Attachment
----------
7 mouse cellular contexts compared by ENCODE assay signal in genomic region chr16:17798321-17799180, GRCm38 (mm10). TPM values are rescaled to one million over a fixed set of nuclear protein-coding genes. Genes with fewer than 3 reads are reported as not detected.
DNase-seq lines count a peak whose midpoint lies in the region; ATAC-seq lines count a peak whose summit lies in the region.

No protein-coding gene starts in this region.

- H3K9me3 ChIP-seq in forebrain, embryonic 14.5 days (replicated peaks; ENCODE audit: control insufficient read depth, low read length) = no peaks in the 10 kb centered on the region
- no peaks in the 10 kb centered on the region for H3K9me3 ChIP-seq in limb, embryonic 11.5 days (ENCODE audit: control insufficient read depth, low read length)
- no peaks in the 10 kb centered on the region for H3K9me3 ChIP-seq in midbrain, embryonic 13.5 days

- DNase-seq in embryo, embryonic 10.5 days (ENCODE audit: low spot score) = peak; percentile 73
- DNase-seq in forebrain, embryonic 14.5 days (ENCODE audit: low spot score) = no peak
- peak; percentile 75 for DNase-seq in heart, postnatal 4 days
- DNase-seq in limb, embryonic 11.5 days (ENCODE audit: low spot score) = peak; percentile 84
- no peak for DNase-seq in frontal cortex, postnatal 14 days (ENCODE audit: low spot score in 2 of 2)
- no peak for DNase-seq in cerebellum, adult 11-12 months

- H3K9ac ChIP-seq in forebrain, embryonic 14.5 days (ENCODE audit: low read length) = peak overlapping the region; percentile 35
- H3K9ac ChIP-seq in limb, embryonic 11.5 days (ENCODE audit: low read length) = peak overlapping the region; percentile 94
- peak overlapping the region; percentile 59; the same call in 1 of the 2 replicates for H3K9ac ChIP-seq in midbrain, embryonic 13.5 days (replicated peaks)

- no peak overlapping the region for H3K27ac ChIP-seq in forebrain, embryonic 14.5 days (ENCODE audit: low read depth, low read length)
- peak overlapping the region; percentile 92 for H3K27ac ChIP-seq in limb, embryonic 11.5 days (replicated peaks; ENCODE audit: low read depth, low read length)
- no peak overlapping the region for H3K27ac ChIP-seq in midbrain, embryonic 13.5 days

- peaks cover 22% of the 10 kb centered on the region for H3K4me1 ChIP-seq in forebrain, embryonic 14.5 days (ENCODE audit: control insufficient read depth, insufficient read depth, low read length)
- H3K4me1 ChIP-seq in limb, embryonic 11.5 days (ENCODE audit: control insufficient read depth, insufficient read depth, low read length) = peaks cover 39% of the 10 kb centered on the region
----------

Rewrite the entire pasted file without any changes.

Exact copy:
7 mouse cellular contexts compared by ENCODE assay signal in genomic region chr16:17798321-17799180, GRCm38 (mm10). TPM values are rescaled to one million over a fixed set of nuclear protein-coding genes. Genes with fewer than 3 reads are reported as not detected.
DNase-seq lines count a peak whose midpoint lies in the region; ATAC-seq lines count a peak whose summit lies in the region.

No protein-coding gene starts in this region.

- H3K9me3 ChIP-seq in forebrain, embryonic 14.5 days (replicated peaks; ENCODE audit: control insufficient read depth, low read length) = no peaks in the 10 kb centered on the region
- no peaks in the 10 kb centered on the region for H3K9me3 ChIP-seq in limb, embryonic 11.5 days (ENCODE audit: control insufficient read depth, low read length)
- no peaks in the 10 kb centered on the region for H3K9me3 ChIP-seq in midbrain, embryonic 13.5 days

- DNase-seq in embryo, embryonic 10.5 days (ENCODE audit: low spot score) = peak; percentile 73
- DNase-seq in forebrain, embryonic 14.5 days (ENCODE audit: low spot score) = no peak
- peak; percentile 75 for DNase-seq in heart, postnatal 4 days
- DNase-seq in limb, embryonic 11.5 days (ENCODE audit: low spot score) = peak; percentile 84
- no peak for DNase-seq in frontal cortex, postnatal 14 days (ENCODE audit: low spot score in 2 of 2)
- no peak for DNase-seq in cerebellum, adult 11-12 months

- H3K9ac ChIP-seq in forebrain, embryonic 14.5 days (ENCODE audit: low read length) = peak overlapping the region; percentile 35
- H3K9ac ChIP-seq in limb, embryonic 11.5 days (ENCODE audit: low read length) = peak overlapping the region; percentile 94
- peak overlapping the region; percentile 59; the same call in 1 of the 2 replicates for H3K9ac ChIP-seq in midbrain, embryonic 13.5 days (replicated peaks)

- no peak overlapping the region for H3K27ac ChIP-seq in forebrain, embryonic 14.5 days (ENCODE audit: low read depth, low read length)
- peak overlapping the region; percentile 92 for H3K27ac ChIP-seq in limb, embryonic 11.5 days (replicated peaks; ENCODE audit: low read depth, low read length)
- no peak overlapping the region for H3K27ac ChIP-seq in midbrain, embryonic 13.5 days

- peaks cover 22% of the 10 kb centered on the region for H3K4me1 ChIP-seq in forebrain, embryonic 14.5 days (ENCODE audit: control insufficient read depth, insufficient read depth, low read length)
- H3K4me1 ChIP-seq in limb, embryonic 11.5 days (ENCODE audit: control insufficient read depth, insufficient read depth, low read length) = peaks cover 39% of the 10 kb centered on the region